Taking a punt on a band you’ve heard of but never paid much attention to is one of the joys of this hobby (Job would infer payment, which I can assure you, dear reader, doesn’t happen!!) A case in point is Hegemonikon, the 17th album by Rome, the band created and crafted by Luxembourg-born mastermind and multi-instrumentalist Jerome Reuter in 2005.
Rome – Hegemonikon (Trisol Music Group)
Release Date: 25 November 2022
Words: Paul Hutchings
Hegemonikon is only 37 minutes in length, but the 11 songs that are on offer provide a stunningly unique and interesting blend of electronica, industrial, folk, and post-punk synths. It’s evident that Reuter has no boundaries or limits, his creativity unbounded.
Whilst I’ve seen a list of descriptors about Rome’s music, Chanson noir, post-industrial, Avant-pop, and new folk, being just a few, the best way to describe this album is individual. Each song is at odds with the previous track, the variation stimulating and intriguing, and yet they all hang together perfectly in both order and style. The dark opening of A Slaughter Of Crows brings ominous shadows, an industrial stomp and harrowing imagery. It’s balanced by No Second Troy, which has the opposite vibe with an upbeat, bouncing beat, despite the lyrical content.
There is ample use of analogue synths, dramatic guitar work and almost gothic vocal delivery on songs like Surely Ash, with its Depeche Mode feel. At times, it’s more narrative than singing, Icarus Rex being a case in point, whilst a couple of shorter pieces bridge songs effectively.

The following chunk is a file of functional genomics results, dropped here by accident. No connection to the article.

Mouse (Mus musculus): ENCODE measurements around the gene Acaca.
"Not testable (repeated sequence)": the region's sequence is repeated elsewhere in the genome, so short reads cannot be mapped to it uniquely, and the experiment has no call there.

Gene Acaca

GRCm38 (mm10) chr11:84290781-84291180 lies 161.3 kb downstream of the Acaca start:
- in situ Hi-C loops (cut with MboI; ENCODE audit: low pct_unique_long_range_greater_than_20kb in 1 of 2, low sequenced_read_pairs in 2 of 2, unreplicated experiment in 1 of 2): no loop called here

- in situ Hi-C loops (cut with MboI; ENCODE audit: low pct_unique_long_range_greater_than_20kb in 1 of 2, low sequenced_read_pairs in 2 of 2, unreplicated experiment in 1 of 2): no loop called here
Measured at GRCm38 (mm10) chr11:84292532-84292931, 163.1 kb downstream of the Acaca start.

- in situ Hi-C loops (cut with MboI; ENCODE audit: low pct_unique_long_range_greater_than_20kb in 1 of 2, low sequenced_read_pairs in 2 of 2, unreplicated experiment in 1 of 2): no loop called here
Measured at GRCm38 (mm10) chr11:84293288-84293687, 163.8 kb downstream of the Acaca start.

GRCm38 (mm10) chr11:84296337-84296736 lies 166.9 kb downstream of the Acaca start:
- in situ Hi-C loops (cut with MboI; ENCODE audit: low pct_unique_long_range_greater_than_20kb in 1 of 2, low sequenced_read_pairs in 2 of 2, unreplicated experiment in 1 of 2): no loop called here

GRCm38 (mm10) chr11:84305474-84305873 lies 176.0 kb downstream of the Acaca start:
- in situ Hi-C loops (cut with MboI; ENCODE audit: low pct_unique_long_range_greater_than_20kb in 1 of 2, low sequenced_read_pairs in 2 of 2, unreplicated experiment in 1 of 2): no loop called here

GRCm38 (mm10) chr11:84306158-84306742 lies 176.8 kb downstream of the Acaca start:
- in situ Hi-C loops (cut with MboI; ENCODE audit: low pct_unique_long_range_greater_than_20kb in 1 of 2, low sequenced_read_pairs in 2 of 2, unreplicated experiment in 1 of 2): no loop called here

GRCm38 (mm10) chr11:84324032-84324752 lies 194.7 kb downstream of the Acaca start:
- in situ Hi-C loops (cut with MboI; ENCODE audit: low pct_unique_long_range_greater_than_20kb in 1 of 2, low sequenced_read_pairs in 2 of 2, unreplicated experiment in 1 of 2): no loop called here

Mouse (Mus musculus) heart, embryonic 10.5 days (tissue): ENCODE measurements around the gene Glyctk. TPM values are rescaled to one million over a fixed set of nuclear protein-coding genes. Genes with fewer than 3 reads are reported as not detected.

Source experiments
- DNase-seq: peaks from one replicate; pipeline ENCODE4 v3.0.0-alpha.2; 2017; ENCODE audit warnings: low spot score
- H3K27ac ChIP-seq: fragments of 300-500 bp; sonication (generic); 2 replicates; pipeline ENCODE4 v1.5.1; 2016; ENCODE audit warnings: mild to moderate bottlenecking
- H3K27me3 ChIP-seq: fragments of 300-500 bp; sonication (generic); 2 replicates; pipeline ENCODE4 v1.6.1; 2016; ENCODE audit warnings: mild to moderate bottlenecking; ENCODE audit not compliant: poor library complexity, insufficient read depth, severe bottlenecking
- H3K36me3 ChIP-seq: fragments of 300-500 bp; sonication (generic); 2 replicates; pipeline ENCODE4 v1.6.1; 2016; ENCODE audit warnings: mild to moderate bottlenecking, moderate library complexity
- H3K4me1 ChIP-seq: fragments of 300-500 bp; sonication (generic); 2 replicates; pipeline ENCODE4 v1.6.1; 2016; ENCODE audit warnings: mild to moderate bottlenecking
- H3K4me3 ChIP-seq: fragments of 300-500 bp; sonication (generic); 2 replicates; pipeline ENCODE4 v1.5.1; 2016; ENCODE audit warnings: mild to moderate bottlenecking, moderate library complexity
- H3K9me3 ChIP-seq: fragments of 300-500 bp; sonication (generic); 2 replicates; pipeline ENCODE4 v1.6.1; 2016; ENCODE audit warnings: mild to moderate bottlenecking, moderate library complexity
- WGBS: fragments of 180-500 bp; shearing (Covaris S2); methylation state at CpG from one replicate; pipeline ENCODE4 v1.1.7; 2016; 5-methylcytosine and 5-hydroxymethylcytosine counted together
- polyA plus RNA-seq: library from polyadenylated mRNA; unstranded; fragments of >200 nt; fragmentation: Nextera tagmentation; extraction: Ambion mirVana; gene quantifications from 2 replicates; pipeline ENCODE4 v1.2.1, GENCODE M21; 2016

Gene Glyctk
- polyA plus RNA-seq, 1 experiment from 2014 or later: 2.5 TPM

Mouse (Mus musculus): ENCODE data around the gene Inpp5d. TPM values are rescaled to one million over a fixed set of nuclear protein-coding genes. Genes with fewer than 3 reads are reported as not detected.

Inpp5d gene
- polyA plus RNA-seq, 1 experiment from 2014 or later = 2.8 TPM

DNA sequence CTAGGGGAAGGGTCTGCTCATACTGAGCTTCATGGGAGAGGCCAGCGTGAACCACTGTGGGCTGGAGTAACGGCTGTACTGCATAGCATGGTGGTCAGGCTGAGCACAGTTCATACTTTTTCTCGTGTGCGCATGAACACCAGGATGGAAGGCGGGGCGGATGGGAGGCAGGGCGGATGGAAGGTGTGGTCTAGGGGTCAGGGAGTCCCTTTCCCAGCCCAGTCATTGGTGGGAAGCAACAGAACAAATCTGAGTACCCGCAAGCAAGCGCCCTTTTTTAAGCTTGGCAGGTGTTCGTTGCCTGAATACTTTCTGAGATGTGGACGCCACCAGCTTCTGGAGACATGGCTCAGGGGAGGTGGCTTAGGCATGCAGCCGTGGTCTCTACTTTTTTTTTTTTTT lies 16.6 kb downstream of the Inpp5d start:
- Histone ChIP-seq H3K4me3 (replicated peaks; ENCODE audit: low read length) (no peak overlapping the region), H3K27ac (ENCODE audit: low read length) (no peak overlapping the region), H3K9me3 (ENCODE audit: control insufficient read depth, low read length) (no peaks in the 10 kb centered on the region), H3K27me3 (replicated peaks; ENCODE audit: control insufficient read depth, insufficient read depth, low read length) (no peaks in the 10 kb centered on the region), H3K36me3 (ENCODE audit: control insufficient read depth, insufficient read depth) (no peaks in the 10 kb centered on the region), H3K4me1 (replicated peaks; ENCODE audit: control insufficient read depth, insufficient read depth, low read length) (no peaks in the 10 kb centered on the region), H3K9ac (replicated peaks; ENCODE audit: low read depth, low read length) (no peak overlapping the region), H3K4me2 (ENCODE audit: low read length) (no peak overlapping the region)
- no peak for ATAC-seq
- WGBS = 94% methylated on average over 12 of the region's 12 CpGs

At times Hegemonikon borders on a theatrical soundtrack. The music is dramatic, providing a cinematic soundscape (drink in the beautiful New Flags, which closes the album), with consistent themes of defiance running throughout the record. Lyrically it’s poetic in nature, a crafted work that allows you to dive deep in search of the meanings whilst the gentle yet sinister musical accompaniment dovetails superbly.
With 17 albums under the belt, it’s evident that Rome has the freedom to develop, explore and create. The songs are open, uninhibited, and expansive. Hearts Mend has plenty of comparatives, from the Host era Paradise Lost to the early synth wave of the 1980s new wave movement.
Yet, whilst you naturally search for peers, this is not a band where a linear approach can be taken. You simply must accept that few albums will provide such intricate challenges, such deeply driven storytelling and such absorbing creativity.
Having spent time with Hegemonikon, the desire is now there to dive deep into the Rome catalogue. For those who have been with Rome since the beginning, this must seem folly. Yet isn’t that what music is all about? Discovering and unlocking new sounds is that great joy.
I invite you to do the same, whichever camp you are in. For the uninitiated, this could be the start of a new journey of discovery. For those who are already linked in, the adventure of Rome will no doubt continue.